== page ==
Every summer, when he’s back at his parents’ Winnipeg-area home, Ottawa Senators winger Mark Stone takes a look at his collection of hockey memorabilia.

One of Stone’s most treasured items is the puck that produced his first NHL point. It’s from a game-winning goal scored by Jason Spezza in Game 5 of a 2012 playoff series against the New York Rangers at Madison Square Garden.

The 19-year-old Stone had never played an NHL game before, but head coach Paul MacLean felt the teenager would be his best option in the crucial fifth game of a series tied at two. Captain Daniel Alfredsson was missing from the lineup with a concussion and the club needed a potential offensive spark on right wing.

Midway through Stone’s first period of action in the NHL, he rewarded MacLean’s faith in him by perfectly threading the needle on a saucer pass to Spezza, who buried it for the eventual game-winning goal. The pass somehow found a tiny seam between Rangers defenceman Ryan McDonagh and forward John Mitchell, giving Ottawa fans a preview of the vision and patience that have become the hallmark of Stone’s game today.

“It was pretty cool. A ton has changed since then, but it’s one of those days I’ll never forget,” Stone told TSN.ca on Wednesday. “I was pretty surprised to see I would be getting an opportunity to play in the Stanley Cup playoffs.”

Stone and the Senators returned home with a 3-2 series lead and a chance to close out the Rangers on home ice. But instead of sticking with the same lineup for Game 6, MacLean opted to sit Stone and replace him with Jakob Silfverberg – another rookie making his NHL debut. 

The Senators went on to lose the next two games. In the five years since, there has been a fierce debate amongst Ottawa fans: Did MacLean make a mistake by taking Stone out of the lineup after Game 5 of that series?

On the eve of another playoff series with the Rangers, Stone said MacLean made the right choice because he wasn’t quite ready for the spotlight as a teenager. Silfverberg was two years older and perhaps a little more polished as a professional player at the time. 

“I think I was in over my head going into that game,” admitted Stone. “They gave me a chance and I made one play that people talk about, but I don’t think people watched the other eight and a half minutes that I played. I was pretty nervous. I wasn’t up to the speed and the coaching staff saw it may have been just a bit too much for me as a 19-year-old kid.”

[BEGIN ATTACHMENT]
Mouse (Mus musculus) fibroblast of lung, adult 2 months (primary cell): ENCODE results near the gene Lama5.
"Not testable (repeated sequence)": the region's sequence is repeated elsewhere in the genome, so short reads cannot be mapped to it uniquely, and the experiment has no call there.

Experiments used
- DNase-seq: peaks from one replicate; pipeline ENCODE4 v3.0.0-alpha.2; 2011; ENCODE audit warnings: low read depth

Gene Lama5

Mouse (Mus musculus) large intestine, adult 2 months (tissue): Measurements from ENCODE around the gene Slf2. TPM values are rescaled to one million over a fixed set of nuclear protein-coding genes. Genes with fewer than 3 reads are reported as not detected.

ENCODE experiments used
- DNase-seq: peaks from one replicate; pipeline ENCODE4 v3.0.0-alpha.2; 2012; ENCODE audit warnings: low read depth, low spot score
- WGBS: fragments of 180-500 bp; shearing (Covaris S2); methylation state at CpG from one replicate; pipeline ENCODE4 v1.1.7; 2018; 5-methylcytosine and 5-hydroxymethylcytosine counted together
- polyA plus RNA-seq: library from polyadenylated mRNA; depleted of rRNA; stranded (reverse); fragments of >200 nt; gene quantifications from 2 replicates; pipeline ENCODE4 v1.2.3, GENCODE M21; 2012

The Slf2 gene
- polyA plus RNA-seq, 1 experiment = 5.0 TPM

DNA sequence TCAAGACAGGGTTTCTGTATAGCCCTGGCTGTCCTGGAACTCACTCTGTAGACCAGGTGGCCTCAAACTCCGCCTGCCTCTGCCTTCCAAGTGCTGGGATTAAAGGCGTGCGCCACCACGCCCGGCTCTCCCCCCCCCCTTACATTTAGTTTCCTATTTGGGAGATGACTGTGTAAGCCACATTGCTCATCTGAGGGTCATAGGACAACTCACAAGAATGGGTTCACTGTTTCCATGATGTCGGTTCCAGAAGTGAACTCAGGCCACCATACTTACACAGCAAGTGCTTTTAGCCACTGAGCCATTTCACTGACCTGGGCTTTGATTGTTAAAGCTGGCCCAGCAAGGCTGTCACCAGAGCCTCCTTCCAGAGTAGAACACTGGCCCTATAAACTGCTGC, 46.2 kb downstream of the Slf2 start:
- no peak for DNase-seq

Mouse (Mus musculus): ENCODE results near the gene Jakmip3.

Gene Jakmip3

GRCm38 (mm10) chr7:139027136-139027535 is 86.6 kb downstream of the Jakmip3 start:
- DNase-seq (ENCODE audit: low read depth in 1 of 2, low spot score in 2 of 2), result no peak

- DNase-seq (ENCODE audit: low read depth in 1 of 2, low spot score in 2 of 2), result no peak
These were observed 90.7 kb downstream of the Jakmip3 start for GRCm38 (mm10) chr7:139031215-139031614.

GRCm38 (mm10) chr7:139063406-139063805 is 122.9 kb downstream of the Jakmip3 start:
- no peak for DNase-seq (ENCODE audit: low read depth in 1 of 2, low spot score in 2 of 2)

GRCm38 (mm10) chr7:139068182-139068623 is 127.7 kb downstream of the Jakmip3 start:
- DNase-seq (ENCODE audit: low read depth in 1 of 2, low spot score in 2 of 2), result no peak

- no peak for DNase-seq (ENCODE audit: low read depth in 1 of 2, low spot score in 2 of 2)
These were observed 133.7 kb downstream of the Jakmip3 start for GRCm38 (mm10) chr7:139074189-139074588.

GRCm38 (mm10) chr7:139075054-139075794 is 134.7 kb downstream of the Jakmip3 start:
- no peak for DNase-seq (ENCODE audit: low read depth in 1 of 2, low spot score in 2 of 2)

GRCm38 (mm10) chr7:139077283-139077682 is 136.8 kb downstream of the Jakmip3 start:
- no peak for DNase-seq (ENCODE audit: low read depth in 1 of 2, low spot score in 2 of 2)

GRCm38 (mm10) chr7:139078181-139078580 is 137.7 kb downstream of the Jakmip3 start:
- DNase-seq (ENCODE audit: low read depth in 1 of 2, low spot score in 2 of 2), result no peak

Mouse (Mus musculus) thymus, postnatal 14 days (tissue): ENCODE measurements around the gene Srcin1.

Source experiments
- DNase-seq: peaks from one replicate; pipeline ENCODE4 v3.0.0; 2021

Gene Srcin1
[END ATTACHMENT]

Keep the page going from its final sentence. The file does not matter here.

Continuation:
Now a couple of weeks shy of his 25th birthday, Stone has rounded into one of Ottawa’s most consistent offensive weapons. But he struggled down the stretch of the 2016-17 campaign, uncharacteristically going without a goal in the final 15 games of the regular season after suffering through a series of injuries in February and March.

That goal drought was extended to 19 games after he failed to score in the first four games of the playoff series against Boston.

But then Stone found the back of the net to open the scoring in Game 5 on a breakaway, showing his trademark patience by outwaiting Tuukka Rask for a backhand goal. He had another breakaway against Rask in Game 6, but he was denied on that opportunity. 

So as he heads into the Rangers series, Stone believes his offensive game is rounding into form after a month-long slump.

“I’m getting some looks for sure,” he said. “Obviously a couple of breakaways help with that, but I don’t think those are the chances you can count on getting every night. I have to find a way to get to the net and get those loose pucks.”

If Stone does get some Grade-A scoring chances in this series in New York, the challenge will be trying to beat Henrik Lundqvist. The Rangers veteran netminder was brilliant in an opening-round series win over Montreal, posting a .947 save percentage and 1.70 goals-against average in six games. 

Stone seems to have a firm grasp on the scouting report when it comes to facing the 35-year-old Lundqvist.

“I don’t know many goalies that like having many bodies in front of them,” he said. “I think you’re going to have to make little plays to help, obviously. He takes away a ton of the lower half of the net, so when you’re in tight, you’re going to have to elevate the puck.”